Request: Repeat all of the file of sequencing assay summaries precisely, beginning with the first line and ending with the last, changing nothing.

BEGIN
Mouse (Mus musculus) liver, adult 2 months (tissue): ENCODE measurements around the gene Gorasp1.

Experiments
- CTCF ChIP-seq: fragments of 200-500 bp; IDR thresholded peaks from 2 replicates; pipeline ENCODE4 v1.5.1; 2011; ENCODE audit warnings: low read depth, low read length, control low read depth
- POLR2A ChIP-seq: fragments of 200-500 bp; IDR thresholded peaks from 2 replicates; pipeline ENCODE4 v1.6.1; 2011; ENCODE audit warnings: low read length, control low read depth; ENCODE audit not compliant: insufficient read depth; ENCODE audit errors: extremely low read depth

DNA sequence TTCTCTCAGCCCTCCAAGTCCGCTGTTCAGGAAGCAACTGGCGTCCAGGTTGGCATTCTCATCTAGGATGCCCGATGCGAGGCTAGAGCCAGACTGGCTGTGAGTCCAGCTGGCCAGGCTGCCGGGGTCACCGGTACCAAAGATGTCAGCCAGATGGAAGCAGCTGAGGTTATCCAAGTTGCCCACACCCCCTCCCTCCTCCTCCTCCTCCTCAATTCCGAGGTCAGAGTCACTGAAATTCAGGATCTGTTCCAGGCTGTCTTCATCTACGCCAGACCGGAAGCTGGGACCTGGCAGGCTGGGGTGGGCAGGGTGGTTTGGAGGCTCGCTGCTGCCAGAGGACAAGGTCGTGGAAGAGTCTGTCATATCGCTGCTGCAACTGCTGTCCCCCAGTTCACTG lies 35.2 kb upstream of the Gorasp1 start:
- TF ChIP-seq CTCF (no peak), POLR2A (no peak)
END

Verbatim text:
Mouse (Mus musculus) liver, adult 2 months (tissue): ENCODE measurements around the gene Gorasp1.

Experiments
- CTCF ChIP-seq: fragments of 200-500 bp; IDR thresholded peaks from 2 replicates; pipeline ENCODE4 v1.5.1; 2011; ENCODE audit warnings: low read depth, low read length, control low read depth
- POLR2A ChIP-seq: fragments of 200-500 bp; IDR thresholded peaks from 2 replicates; pipeline ENCODE4 v1.6.1; 2011; ENCODE audit warnings: low read length, control low read depth; ENCODE audit not compliant: insufficient read depth; ENCODE audit errors: extremely low read depth

DNA sequence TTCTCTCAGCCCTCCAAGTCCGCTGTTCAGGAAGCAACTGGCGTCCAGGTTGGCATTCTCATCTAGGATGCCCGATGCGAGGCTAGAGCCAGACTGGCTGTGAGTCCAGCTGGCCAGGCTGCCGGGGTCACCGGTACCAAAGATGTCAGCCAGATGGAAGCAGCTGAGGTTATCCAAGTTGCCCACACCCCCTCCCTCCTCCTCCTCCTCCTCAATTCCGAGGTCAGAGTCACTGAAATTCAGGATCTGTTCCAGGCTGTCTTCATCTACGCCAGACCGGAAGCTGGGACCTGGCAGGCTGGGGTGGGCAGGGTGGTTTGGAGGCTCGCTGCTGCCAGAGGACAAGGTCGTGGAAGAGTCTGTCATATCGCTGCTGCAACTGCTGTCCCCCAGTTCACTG lies 35.2 kb upstream of the Gorasp1 start:
- TF ChIP-seq CTCF (no peak), POLR2A (no peak)